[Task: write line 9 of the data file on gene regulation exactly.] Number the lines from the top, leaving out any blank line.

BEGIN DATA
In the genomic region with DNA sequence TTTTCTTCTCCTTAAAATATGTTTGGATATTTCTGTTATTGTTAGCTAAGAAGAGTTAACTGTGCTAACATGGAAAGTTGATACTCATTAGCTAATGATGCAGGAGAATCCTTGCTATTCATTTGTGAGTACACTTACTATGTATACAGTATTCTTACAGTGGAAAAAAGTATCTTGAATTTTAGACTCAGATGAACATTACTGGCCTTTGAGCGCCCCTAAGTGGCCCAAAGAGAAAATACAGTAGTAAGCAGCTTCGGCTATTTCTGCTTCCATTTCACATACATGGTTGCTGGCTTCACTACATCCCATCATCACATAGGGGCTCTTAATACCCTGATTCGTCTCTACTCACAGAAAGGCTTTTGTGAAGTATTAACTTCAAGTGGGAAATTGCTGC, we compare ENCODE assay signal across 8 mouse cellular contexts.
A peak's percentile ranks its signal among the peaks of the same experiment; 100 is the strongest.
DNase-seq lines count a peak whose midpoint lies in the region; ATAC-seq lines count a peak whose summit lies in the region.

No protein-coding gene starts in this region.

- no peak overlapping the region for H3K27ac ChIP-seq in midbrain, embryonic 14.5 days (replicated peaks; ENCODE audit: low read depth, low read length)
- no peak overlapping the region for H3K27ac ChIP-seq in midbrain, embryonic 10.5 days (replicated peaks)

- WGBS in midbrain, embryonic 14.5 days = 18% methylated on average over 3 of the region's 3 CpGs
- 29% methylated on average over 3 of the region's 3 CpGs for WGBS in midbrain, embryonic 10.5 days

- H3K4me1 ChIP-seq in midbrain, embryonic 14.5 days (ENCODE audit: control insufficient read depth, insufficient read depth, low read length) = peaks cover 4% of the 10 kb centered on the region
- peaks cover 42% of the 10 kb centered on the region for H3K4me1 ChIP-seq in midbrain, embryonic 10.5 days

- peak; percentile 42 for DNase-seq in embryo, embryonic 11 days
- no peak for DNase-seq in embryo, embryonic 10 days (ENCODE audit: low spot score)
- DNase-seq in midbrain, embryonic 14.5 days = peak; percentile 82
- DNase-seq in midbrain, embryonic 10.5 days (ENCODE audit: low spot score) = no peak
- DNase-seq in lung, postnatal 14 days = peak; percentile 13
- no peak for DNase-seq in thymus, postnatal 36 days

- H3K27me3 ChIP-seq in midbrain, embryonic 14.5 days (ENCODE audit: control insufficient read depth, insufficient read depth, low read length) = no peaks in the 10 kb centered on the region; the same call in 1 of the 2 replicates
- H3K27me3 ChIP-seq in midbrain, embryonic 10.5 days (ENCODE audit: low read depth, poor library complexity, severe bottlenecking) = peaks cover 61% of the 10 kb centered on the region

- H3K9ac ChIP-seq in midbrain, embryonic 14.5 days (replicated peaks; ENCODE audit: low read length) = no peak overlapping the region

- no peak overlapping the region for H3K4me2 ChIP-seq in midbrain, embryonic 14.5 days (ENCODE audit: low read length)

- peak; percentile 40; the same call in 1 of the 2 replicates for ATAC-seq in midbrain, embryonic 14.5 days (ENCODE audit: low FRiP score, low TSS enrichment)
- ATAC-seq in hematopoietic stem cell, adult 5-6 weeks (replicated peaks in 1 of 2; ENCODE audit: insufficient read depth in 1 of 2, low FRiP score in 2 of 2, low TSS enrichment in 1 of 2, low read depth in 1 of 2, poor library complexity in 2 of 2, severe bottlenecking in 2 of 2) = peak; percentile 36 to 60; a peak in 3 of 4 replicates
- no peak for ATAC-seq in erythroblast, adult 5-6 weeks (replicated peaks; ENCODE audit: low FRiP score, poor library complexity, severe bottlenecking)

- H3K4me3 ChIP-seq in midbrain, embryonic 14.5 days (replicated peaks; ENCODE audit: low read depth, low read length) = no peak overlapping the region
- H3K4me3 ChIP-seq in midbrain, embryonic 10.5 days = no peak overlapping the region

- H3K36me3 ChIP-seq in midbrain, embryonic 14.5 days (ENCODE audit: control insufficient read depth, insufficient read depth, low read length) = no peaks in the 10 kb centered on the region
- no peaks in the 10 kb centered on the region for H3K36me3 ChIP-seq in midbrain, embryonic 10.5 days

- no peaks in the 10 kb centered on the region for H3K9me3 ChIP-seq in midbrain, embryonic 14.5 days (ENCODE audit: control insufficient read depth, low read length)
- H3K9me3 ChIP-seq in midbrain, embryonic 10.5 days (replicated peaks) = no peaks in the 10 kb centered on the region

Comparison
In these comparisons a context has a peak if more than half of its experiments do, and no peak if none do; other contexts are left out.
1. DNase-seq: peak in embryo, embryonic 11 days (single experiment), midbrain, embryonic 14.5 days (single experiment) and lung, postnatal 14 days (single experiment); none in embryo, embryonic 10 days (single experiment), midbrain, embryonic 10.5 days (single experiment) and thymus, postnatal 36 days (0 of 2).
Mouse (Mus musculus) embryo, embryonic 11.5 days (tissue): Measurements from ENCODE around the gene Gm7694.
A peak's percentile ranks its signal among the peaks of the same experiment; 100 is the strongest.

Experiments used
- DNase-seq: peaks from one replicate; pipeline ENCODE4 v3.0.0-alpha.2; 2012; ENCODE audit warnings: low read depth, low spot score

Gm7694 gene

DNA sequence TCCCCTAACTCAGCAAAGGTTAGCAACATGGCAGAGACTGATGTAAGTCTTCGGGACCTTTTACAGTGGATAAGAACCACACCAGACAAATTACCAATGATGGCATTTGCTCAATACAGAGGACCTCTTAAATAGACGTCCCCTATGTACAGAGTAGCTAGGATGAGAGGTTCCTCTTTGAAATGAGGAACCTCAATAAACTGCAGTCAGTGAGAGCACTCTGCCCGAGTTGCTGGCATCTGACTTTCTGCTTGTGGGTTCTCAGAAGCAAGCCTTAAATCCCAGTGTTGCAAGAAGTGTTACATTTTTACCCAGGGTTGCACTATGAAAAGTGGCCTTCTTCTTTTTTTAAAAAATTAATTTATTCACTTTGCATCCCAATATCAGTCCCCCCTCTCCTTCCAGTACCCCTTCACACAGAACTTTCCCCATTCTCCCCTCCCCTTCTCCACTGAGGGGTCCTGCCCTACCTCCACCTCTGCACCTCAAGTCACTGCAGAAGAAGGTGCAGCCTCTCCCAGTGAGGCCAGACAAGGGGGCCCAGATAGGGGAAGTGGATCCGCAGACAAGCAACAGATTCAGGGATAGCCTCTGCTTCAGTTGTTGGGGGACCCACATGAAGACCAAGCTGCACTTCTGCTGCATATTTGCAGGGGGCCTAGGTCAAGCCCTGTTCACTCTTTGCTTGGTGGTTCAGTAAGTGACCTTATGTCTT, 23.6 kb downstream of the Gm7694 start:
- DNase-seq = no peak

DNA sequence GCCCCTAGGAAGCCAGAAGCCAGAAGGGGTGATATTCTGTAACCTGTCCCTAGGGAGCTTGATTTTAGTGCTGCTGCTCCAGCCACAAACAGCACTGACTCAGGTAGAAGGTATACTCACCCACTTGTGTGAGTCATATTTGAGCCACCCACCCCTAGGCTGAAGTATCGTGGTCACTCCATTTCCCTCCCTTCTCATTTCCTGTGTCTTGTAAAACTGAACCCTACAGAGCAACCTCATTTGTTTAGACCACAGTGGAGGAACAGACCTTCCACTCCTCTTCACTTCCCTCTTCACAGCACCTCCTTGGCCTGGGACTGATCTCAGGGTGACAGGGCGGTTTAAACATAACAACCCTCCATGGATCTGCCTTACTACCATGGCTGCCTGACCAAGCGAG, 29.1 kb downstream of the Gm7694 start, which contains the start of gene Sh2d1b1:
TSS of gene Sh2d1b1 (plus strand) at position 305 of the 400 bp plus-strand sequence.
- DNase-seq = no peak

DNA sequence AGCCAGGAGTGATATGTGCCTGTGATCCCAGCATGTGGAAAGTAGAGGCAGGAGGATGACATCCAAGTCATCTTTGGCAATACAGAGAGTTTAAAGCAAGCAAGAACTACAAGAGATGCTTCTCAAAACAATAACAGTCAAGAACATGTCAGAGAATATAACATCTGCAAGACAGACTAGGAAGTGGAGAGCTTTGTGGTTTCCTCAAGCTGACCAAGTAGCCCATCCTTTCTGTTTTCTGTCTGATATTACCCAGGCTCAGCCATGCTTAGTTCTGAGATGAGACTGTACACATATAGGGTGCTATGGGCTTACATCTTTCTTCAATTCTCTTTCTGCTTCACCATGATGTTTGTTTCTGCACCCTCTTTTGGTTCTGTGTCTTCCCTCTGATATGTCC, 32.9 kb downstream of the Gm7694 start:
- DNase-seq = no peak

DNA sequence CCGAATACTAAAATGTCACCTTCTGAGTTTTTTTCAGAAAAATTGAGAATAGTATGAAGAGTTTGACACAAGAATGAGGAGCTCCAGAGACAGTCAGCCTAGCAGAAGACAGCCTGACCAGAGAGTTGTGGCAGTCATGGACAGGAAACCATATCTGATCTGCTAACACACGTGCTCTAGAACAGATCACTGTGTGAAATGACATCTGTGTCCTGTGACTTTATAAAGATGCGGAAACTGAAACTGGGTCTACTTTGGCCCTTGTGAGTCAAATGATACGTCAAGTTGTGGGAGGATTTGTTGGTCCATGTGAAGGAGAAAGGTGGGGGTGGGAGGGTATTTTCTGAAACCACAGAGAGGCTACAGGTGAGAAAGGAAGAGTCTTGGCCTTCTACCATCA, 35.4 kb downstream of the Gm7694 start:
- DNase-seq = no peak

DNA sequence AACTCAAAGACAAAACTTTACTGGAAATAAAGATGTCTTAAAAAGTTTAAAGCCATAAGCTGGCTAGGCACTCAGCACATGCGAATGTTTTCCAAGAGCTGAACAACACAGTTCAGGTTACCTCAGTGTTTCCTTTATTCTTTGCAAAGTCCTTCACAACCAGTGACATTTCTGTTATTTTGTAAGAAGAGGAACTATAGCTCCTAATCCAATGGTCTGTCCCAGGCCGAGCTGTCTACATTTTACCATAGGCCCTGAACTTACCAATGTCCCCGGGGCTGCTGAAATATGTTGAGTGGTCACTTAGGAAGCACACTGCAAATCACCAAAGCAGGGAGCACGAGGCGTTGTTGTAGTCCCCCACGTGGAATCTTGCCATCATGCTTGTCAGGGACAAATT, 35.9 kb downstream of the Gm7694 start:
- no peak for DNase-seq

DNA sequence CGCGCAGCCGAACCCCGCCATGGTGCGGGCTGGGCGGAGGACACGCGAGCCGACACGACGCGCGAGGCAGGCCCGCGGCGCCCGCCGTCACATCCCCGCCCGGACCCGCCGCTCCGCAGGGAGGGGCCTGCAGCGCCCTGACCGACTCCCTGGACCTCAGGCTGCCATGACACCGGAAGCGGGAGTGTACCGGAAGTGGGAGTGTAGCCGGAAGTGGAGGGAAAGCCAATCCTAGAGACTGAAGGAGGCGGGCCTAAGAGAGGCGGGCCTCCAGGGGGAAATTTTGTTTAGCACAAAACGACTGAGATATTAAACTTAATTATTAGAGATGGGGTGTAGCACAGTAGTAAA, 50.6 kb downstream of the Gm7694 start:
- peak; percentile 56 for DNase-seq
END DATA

- H3K4me1 ChIP-seq in midbrain, embryonic 14.5 days (ENCODE audit: control insufficient read depth, insufficient read depth, low read length) = peaks cover 4% of the 10 kb centered on the region